Referring now to FIG. 4, it provides an angled plan view of the FIG. 1 antenna mounted on the end of a cylindrical object, which could represent the nose of an aircraft or other airborne vehicle or device, which may be configured for powered flight, gliding free fall, etc. In other applications, such an antenna may be mounted on the upper surface of an airliner or in any appropriate position and alignment. In this illustrated configuration, each monopole element is a thin planar element inclined at an acute angle and, as shown, has a free end extending inward toward another element (i.e., the element directly across from it in the circular array). The term “airborne” is used in its dictionary sense of carried by or through the air or space.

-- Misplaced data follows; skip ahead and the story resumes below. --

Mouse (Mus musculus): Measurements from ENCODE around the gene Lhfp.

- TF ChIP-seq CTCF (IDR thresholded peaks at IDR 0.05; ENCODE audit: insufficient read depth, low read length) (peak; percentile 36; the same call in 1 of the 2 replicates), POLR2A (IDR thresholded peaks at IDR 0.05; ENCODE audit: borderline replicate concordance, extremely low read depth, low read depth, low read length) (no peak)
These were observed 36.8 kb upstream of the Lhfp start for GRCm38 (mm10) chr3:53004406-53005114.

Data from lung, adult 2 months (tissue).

FIG. 5 illustrates a second embodiment of eight monopole elements positioned in a circular array. In this example, each element has the same general physical form as the elements of FIG. 1, except that each element is configured to extend nominally perpendicular to a ground plane (not shown) to a 90 degree bend and then to extend inwardly nominally parallel to such ground plane, as shown. Dimensions of a FIG. 5 antenna for dual-band GPS operation may approximate 0.9 inches in height and 4.0 inches in diameter for the eight elements. A variety of other radiating element designs can be provided by skilled persons having an understanding of the invention. The term “nominally” is defined as being within plus or minus 15 degrees or 15 percent of a stated value or relationship.